Sarah’s IQ is 152.
She can’t tie her shoes. She never brushes her teeth, changes her clothes, or takes a shower without an army of reminders.
So often, IQ sets the standard for all other expectations. I’ve had school administrators show me the outcomes of testing, compare those to grades, and wonder why there is a significant discrepancy. I’ve had parents document all of the brilliant statements and creations from their child, only to be flabbergasted by the issues Sarah has.
At first, speed is the name of the game. Do it for them because it takes too darn long. Then, parents start to push hard, reminding, reminding, reminding. They try lists, and visuals, and charts. And slowly, over time, apathy or reality or frustration and fatigue set in. Daily living skills slide by the wayside because other, more pressing issues present.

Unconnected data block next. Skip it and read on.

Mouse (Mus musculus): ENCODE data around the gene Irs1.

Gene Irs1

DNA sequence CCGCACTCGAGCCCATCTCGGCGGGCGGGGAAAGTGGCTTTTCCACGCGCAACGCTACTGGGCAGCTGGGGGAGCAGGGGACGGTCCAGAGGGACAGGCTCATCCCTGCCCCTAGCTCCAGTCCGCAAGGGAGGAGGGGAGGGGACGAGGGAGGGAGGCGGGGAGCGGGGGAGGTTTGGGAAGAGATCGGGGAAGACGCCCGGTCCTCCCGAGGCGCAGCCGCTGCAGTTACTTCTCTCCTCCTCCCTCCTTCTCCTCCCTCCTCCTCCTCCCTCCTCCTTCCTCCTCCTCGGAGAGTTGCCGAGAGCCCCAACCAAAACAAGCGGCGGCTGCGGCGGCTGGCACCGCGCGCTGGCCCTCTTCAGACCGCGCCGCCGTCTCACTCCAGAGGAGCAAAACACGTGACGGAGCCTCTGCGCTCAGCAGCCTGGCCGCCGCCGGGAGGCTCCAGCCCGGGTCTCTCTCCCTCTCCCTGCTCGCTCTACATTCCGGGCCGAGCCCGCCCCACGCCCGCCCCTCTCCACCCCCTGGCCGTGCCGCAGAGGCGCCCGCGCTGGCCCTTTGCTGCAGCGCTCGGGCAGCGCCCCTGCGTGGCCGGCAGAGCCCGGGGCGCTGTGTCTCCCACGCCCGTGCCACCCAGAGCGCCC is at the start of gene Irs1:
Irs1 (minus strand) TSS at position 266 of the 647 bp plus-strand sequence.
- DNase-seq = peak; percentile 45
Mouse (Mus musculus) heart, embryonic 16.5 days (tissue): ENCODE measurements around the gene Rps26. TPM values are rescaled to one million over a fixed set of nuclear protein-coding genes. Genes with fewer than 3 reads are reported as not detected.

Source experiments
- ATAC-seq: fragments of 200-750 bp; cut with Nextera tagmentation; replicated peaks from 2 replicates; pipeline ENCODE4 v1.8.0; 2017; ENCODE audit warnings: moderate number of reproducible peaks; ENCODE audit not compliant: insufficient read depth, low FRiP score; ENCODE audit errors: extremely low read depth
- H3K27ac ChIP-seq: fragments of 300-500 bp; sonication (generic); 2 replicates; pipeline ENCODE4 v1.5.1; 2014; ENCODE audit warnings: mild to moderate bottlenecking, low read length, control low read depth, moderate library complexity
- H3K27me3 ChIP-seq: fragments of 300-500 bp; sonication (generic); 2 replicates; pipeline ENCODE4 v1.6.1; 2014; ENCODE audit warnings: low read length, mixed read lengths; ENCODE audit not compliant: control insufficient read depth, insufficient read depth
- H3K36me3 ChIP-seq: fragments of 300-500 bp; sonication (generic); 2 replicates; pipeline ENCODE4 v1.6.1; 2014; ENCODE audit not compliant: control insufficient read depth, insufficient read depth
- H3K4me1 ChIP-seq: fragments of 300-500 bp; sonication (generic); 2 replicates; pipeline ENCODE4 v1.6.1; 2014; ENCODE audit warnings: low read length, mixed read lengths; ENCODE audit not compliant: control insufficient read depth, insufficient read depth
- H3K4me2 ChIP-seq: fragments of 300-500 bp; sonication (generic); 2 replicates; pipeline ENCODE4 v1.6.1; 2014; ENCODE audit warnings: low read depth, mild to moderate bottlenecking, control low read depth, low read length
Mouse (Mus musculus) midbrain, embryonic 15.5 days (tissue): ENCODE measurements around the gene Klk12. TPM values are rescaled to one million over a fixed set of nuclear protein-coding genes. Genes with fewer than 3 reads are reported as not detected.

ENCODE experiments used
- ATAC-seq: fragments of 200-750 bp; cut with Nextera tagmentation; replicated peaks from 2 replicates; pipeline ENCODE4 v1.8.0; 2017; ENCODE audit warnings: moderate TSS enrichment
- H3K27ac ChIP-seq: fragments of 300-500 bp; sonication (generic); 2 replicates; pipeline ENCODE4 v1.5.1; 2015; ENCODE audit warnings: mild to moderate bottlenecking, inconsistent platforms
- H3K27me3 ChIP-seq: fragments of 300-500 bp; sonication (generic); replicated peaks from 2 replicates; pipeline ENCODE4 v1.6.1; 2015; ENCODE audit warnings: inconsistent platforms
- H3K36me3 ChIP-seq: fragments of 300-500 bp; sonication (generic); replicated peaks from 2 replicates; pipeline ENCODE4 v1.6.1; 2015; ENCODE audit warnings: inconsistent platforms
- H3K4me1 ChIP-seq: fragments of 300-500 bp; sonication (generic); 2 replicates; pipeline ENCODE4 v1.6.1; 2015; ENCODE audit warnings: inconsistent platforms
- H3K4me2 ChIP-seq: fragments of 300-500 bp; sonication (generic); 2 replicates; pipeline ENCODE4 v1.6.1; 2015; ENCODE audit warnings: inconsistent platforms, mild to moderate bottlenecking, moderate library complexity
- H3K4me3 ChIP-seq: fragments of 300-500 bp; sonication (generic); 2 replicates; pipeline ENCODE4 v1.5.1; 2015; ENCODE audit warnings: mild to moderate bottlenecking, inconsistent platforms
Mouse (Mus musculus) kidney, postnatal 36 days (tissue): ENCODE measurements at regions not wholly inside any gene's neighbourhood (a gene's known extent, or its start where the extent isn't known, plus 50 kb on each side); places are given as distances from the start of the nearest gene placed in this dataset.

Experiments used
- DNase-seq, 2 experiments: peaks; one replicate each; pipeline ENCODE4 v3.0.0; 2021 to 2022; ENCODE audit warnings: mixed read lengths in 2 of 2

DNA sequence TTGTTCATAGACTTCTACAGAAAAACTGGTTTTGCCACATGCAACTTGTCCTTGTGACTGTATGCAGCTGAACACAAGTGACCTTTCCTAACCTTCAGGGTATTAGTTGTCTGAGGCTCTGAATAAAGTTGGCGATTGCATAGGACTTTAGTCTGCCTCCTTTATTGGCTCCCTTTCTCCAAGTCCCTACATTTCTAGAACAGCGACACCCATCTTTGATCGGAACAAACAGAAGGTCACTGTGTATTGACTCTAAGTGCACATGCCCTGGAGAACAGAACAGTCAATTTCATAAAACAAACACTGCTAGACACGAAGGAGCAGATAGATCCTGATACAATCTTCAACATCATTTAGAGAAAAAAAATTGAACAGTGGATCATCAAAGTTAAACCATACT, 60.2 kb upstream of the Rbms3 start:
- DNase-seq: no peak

One of the difficult decisions Asperger’s Disorder presents is what to focus on and when. Often the prevailing notion of education focuses on cognitive skills. What is missed align with the core deficits of individuals with Asperger’s Disorder – self-starting, organizational skills, self-advocacy, and self-regulation. While other individuals learn these skills almost implicitly, that same inherent process cannot be said for individuals with Asperger’s Disorder. Therefore, time, effort, and resources must be allocated to make daily living skills as routine as playing a video game. This requires a renegotiation between the skills that typically receive supremacy – cognitive skills that children with Asperger’s Disorder demonstrate many times superbly – and those life skills that are completed for them at life-altering cost.